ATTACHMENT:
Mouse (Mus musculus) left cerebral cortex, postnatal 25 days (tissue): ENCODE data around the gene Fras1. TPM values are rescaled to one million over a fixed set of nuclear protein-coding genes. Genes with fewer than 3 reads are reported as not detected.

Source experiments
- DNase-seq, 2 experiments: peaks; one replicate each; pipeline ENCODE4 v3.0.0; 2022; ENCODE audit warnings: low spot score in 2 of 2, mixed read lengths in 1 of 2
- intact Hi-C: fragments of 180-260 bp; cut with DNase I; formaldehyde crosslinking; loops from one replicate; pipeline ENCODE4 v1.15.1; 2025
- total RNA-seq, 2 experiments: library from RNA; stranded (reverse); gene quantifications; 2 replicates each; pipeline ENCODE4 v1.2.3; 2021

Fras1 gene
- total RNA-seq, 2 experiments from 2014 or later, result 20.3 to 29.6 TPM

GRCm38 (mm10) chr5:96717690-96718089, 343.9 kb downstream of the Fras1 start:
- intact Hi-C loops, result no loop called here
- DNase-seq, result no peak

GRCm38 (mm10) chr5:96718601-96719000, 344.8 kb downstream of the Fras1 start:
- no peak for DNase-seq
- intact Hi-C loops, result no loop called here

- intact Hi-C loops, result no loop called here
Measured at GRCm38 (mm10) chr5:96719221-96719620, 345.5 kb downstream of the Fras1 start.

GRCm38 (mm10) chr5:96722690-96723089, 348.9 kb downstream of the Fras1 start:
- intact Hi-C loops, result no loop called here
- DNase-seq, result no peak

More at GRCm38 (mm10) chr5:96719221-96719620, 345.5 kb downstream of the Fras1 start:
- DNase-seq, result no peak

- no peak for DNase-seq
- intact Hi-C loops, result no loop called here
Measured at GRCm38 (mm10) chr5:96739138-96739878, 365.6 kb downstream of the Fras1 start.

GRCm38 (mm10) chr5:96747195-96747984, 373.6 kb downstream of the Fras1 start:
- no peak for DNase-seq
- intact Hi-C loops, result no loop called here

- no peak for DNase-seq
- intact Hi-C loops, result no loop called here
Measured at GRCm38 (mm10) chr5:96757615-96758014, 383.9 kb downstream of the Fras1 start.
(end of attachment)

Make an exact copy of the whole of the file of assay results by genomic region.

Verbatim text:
Mouse (Mus musculus) left cerebral cortex, postnatal 25 days (tissue): ENCODE data around the gene Fras1. TPM values are rescaled to one million over a fixed set of nuclear protein-coding genes. Genes with fewer than 3 reads are reported as not detected.

Source experiments
- DNase-seq, 2 experiments: peaks; one replicate each; pipeline ENCODE4 v3.0.0; 2022; ENCODE audit warnings: low spot score in 2 of 2, mixed read lengths in 1 of 2
- intact Hi-C: fragments of 180-260 bp; cut with DNase I; formaldehyde crosslinking; loops from one replicate; pipeline ENCODE4 v1.15.1; 2025
- total RNA-seq, 2 experiments: library from RNA; stranded (reverse); gene quantifications; 2 replicates each; pipeline ENCODE4 v1.2.3; 2021

Fras1 gene
- total RNA-seq, 2 experiments from 2014 or later, result 20.3 to 29.6 TPM

GRCm38 (mm10) chr5:96717690-96718089, 343.9 kb downstream of the Fras1 start:
- intact Hi-C loops, result no loop called here
- DNase-seq, result no peak

GRCm38 (mm10) chr5:96718601-96719000, 344.8 kb downstream of the Fras1 start:
- no peak for DNase-seq
- intact Hi-C loops, result no loop called here

- intact Hi-C loops, result no loop called here
Measured at GRCm38 (mm10) chr5:96719221-96719620, 345.5 kb downstream of the Fras1 start.

GRCm38 (mm10) chr5:96722690-96723089, 348.9 kb downstream of the Fras1 start:
- intact Hi-C loops, result no loop called here
- DNase-seq, result no peak

More at GRCm38 (mm10) chr5:96719221-96719620, 345.5 kb downstream of the Fras1 start:
- DNase-seq, result no peak

- no peak for DNase-seq
- intact Hi-C loops, result no loop called here
Measured at GRCm38 (mm10) chr5:96739138-96739878, 365.6 kb downstream of the Fras1 start.

GRCm38 (mm10) chr5:96747195-96747984, 373.6 kb downstream of the Fras1 start:
- no peak for DNase-seq
- intact Hi-C loops, result no loop called here

- no peak for DNase-seq
- intact Hi-C loops, result no loop called here
Measured at GRCm38 (mm10) chr5:96757615-96758014, 383.9 kb downstream of the Fras1 start.